March 14, 2023 — Cardinal Michael Czerny, SJ, returned to his alma mater, Gonzaga University, on March 9, 2023, to deliver a talk with practical advice and inspiration for addressing the climate crisis. He emphasized Pope Francis’ challenge that caring for the planet will take all its residents’ best efforts.
As the Prefect of the Vatican Dicastery for Promoting Integral Human Development, Cardinal Czerny is the Catholic Church’s leader in efforts to become better caretakers of the planet. He traveled from Rome to Spokane, Washington, to challenge the Gonzaga University community to lead and take action in pursuit of the “care for our common home” outlined in Pope Francis’ “Laudato si” encyclical. Nearly 700 people attended the event.
Cardinal Czerny, who graduated from Gonzaga in 1968, recalled how words like “ecology” and “environmentalism” were not yet part of the national conversation when he was a student. But the Vietnam War—and specifically the use of napalm to make the terrain of the Viet Cong uninhabitable—was “an early if terrible lesson in the interconnectedness between human and environmental destruction, instead of human and environmental sustainability.”
In September 2019 when global climate protests took place in 150 different countries, Cardinal Czerny noted that the activism wasn’t led by university students or faculty members, but by school children and teenagers. “Where were the universities?” he asked.
“I think that in the current era of planetary emergency, our universities need to become once again the place for a new way of critical thinking about our existence in our common home and catalysts for action that can transform society and the world.”
Cardinal Czerny recommended two texts to help with that transformation, both of them encyclicals from Pope Francis: “Laudato si” and “Fratelli tutti.” Their messages were simplified by the cardinal to “what needs doing, and who’s to do it?”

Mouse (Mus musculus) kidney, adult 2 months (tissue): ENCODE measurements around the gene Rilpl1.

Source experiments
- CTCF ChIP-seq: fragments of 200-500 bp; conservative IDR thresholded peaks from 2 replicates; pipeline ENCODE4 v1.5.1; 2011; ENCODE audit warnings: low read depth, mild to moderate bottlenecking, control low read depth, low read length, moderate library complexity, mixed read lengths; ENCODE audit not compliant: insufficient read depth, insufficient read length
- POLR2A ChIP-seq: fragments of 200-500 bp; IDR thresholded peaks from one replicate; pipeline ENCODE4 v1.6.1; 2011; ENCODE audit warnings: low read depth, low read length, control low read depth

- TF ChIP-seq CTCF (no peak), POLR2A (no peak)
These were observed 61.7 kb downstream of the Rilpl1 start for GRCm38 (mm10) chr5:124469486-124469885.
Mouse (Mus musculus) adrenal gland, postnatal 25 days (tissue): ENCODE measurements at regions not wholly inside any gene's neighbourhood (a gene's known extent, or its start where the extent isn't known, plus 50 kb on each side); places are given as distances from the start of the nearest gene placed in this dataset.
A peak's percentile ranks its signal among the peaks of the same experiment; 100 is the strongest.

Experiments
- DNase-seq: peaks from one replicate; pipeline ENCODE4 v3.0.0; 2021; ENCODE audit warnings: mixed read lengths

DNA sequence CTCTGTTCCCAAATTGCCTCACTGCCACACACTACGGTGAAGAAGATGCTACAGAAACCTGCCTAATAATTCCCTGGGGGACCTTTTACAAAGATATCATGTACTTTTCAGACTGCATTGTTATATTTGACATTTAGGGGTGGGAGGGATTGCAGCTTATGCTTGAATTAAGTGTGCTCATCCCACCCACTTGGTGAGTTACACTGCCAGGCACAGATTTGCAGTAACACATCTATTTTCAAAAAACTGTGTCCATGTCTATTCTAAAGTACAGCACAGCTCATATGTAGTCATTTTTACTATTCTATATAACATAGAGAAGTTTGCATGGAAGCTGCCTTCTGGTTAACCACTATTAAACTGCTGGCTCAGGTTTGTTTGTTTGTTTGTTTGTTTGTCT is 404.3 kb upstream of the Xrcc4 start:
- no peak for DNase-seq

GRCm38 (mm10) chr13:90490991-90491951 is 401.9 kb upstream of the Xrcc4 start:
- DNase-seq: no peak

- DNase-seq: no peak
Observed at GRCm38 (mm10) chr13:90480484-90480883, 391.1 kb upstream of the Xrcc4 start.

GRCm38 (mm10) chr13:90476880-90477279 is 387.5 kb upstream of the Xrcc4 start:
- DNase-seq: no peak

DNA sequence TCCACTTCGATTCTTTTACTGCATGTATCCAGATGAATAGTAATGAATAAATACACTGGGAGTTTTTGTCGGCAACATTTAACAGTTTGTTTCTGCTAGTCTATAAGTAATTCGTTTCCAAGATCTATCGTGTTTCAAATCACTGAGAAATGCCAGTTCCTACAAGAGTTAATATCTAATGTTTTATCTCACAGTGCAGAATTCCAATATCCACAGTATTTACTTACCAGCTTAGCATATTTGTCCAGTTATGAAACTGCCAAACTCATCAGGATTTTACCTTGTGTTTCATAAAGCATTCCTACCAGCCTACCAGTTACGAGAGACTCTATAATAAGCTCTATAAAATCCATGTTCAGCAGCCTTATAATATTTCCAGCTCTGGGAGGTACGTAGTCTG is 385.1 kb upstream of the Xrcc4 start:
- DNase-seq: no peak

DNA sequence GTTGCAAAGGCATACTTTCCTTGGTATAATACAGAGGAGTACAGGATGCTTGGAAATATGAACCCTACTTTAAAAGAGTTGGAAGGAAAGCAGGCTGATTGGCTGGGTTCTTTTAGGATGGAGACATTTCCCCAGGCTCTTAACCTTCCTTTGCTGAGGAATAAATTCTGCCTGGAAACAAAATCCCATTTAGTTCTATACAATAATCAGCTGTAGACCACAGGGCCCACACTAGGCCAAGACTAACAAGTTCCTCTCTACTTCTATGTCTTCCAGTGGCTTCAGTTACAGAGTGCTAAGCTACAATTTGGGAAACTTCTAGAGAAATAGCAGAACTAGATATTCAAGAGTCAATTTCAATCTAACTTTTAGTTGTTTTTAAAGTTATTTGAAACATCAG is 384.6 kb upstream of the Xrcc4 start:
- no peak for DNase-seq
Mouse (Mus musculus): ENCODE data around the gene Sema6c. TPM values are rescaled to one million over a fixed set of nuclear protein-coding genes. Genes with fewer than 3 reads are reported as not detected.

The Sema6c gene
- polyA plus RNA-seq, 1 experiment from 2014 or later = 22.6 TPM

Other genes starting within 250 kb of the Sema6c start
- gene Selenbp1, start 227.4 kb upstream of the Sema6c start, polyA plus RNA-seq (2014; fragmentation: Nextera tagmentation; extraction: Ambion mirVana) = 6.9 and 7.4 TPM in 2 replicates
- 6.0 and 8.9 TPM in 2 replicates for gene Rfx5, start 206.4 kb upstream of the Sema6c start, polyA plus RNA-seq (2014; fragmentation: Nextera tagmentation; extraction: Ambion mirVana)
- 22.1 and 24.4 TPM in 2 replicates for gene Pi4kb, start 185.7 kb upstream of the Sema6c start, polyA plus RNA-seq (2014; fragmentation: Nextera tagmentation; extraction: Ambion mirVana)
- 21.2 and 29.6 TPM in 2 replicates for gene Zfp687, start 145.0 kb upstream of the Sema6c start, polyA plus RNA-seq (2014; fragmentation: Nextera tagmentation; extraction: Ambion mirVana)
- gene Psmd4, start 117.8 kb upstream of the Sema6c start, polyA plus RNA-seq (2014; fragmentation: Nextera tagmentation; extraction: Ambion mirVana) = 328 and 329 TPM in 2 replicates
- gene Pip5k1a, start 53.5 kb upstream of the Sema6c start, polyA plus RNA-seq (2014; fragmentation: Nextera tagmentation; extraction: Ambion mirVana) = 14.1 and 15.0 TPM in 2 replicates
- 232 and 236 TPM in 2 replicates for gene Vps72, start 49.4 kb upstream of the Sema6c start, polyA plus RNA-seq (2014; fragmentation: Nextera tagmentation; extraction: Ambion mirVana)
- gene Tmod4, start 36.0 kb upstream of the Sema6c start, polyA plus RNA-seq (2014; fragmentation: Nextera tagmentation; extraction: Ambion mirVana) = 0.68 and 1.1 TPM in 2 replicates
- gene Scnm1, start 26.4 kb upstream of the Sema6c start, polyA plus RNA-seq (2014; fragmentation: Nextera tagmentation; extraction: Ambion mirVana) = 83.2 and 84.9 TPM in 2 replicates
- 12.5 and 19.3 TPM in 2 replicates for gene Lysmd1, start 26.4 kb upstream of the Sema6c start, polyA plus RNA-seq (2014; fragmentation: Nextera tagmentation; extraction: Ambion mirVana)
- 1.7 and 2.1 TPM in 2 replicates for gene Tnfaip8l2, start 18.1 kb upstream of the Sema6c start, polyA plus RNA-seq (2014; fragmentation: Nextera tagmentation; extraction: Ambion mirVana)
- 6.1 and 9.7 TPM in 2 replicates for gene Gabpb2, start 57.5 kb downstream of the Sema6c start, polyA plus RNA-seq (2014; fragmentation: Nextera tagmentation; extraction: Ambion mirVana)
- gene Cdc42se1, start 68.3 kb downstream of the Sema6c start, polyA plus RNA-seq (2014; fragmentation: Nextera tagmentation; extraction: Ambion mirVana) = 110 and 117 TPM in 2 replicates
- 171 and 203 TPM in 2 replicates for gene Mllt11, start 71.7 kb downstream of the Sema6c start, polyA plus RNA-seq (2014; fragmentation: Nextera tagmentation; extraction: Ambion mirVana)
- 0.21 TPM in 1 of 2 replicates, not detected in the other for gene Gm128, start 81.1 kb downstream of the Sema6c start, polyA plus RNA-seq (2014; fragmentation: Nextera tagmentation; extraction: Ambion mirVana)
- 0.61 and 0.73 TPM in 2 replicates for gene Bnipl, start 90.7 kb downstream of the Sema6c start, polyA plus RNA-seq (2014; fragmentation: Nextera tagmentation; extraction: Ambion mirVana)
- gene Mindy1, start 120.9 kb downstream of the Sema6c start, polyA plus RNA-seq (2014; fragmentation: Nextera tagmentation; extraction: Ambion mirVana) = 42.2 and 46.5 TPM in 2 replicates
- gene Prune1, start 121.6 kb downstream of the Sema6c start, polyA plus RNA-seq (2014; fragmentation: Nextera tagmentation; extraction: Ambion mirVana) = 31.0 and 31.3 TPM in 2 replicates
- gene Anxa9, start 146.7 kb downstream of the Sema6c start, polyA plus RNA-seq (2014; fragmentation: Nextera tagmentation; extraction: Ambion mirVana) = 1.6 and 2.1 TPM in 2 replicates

“Those who have contributed least to causing the crisis in the first place are usually its early and disproportionate victims,” he said. “’Laudato si’ is, in fact, more of a social encyclical than one on climate change. As an attentive reader pointed out, ‘climate’ is mentioned just 14 times in the text, while ‘the poor,’ 59 times.”
Pope Francis’ “Fratelli tutti” message focuses on “our interrelated and interdependent” existence. “If ‘Laudato si’ reminds us that Earth is our common home and our shared inheritance, ‘Fratelli tutti’ tells us that we are all members of a single family,” Cardinal Czerny said.
“Deep down, we are all siblings. We are indeed responsible for each other.”
“My neighbors are from other tribes,” Cardinal Czerny said. Jesus wants us to know that any differences between us in origin, race, language, religion, orientation, political affiliation are “all irrelevant when asking, ‘Who is my neighbor? Who is my sibling?’”
“Unless we get beyond tribalism, we won’t be able to offer our poor, beaten-up, half-dead world the first aid it needs more and more each day,” he said. “The alternative—not to care, to blame the system, to blame the victims—is to fall into despair.”
Fortunately, we have the ability to make a difference, Cardinal Czerny said, including dialoguing with our neighbors and demanding better politics and more equitable economies.
“We need to speak more of eco-justice today, especially in our universities,” he said. “Eco-justice is primarily about concern for the poor and vulnerable members of our common household. Eco-justice demands that the right to development of the poor and the question of poverty alleviation be placed at the heart of a true moral response to the crisis of our common home.”
Cardinal Czerny recognized that his alma mater was one of the first universities to sign on to the “Laudato si Action Platform,” and challenged the Gonzaga community to join the work to help lead the way to the serious dialogue and better brand of politics that are, he said, “the only way out” of the climate crisis. [Source: Gonzaga University]
Watch Cardinal Czerny’s lecture: